A West Hills Road property owner’s tiller helped contain a burn pile that grew out of control and scorched approximately 2.4 acres on a windy Thursday afternoon, Philomath Fire & Rescue reported.
Firefighters responded at 1:19 p.m. April 27 to the site, located behind a house in the 2800 block of West Hills Road. Fire & Rescue Deputy Fire Chief Rich Saalsaa said a burn pile had escaped its confines because of blustery wind conditions. Contributing to the fire, Saalsaa added, were dead vegetation remaining on the ground from the winter months along with warmer weather that dried out the grasses.
“Access was an issue as the field was inaccessible due to the railroad tracks on the south side and wetlands to the north,” Saalsaa said. “Crews had to walk into the area with hand tools to begin putting the fire out without water.”
The property owner brought in a small tiller, which Saalsaa said was used to help surround the fire and eventually contained it.
Philomath Fire & Rescue responded with an engine crew, two brush crews, a water tender and two officers — Fire Chief Chancy Ferguson as incident commander and Saalsaa as the safety officer. The Oregon Department of Forestry and Corvallis Fire assisted at the scene. The fire was upgraded to a second alarm at one point to get more crews on the scene, Saalsaa said.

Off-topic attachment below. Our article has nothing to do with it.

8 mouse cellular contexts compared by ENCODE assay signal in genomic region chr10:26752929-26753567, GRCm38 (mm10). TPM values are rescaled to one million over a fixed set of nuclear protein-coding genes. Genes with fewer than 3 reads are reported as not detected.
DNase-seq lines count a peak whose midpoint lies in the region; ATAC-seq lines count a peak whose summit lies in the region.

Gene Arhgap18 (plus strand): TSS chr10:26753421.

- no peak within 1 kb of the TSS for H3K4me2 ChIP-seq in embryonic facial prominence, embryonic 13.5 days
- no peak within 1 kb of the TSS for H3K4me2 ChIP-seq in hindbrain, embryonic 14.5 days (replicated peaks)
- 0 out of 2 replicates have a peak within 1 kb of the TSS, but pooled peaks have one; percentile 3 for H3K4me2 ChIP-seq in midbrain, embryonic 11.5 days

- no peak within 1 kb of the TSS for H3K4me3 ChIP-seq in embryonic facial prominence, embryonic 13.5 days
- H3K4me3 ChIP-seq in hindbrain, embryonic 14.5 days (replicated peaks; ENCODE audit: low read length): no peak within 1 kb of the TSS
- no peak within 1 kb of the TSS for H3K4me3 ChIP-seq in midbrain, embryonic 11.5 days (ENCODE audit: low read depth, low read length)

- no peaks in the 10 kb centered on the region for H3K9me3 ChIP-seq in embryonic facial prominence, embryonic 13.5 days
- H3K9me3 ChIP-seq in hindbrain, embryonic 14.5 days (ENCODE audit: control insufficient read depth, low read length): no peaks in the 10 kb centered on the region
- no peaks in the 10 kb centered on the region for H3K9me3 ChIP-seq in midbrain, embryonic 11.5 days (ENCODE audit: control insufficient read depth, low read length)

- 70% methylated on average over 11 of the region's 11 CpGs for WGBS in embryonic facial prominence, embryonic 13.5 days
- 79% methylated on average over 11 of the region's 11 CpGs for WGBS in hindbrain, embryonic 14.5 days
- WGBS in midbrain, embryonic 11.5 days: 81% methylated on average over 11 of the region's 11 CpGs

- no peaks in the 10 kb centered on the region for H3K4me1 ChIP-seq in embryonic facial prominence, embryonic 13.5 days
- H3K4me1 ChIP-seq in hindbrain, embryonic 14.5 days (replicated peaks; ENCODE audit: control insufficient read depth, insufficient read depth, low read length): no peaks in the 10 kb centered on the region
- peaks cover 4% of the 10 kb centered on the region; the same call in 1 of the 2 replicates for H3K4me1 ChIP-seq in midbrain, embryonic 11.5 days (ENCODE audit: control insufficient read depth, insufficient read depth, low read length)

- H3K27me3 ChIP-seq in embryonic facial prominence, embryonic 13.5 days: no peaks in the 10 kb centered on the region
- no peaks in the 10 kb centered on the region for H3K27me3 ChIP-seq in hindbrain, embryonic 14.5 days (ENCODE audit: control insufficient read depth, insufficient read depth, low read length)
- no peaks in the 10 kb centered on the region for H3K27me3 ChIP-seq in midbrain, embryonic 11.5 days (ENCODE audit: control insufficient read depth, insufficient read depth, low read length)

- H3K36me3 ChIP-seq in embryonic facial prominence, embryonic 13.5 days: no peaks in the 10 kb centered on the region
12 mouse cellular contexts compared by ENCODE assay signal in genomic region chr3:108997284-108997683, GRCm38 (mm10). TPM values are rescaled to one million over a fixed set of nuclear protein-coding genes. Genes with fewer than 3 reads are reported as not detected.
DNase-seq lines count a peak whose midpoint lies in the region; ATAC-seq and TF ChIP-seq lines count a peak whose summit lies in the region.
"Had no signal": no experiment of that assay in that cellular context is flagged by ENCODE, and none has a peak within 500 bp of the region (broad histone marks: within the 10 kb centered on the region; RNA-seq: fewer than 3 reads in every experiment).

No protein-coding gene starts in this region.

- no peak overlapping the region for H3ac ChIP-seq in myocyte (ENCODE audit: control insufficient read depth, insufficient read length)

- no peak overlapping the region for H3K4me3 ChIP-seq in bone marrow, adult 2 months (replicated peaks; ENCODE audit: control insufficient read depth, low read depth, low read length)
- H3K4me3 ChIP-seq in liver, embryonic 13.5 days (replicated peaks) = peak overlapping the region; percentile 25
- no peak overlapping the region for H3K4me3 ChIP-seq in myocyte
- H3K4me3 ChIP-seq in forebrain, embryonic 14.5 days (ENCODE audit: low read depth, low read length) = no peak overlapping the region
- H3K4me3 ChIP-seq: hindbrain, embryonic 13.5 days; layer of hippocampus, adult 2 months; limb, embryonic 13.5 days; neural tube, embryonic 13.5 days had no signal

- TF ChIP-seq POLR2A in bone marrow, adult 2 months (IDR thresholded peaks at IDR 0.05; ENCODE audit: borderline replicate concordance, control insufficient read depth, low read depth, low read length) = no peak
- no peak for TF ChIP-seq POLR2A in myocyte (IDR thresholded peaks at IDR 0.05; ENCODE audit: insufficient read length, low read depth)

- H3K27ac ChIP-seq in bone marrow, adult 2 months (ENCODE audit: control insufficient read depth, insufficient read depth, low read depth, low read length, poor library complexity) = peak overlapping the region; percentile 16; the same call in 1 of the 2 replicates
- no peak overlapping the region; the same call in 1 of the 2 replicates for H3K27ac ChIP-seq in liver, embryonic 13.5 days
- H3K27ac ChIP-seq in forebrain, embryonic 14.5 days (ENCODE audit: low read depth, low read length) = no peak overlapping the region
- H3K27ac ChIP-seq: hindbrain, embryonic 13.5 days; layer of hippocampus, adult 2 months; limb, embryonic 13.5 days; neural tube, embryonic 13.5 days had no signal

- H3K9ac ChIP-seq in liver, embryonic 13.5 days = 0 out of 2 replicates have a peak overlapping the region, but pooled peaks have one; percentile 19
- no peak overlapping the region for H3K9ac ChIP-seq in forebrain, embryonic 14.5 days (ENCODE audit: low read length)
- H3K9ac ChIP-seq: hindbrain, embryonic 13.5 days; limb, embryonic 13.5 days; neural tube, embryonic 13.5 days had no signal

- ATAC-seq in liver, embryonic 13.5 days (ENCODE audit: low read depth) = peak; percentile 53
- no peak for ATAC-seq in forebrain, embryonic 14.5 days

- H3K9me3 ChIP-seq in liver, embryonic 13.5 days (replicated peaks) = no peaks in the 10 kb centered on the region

Monroe Fire sent a crew to Philomath’s main station to cover other calls. The operation took about 2-1/2 hours.
“It’s only been a couple of days of warmer weather without rain and things dry out very quickly, particularly with the wind,” Saalsaa said. “We are receiving many burning permit requests given the drier weather.”
Saalsaa said the fire district is asking people “to be sure that the burn piles are away from dry grasses, that there is water on hand — or sand/dirt and a shovel — and that the fires are always attended.”
Saalsaa said that in the case of the West HIlls Road fire on Thursday, the burn piles were small but too close to dead grasses.
“With the wind, the embers carried to the grasses and ran up the creek — full of dead cattails — and then into the dry field,” he added. “It only took a short while for the fire to go out of control.”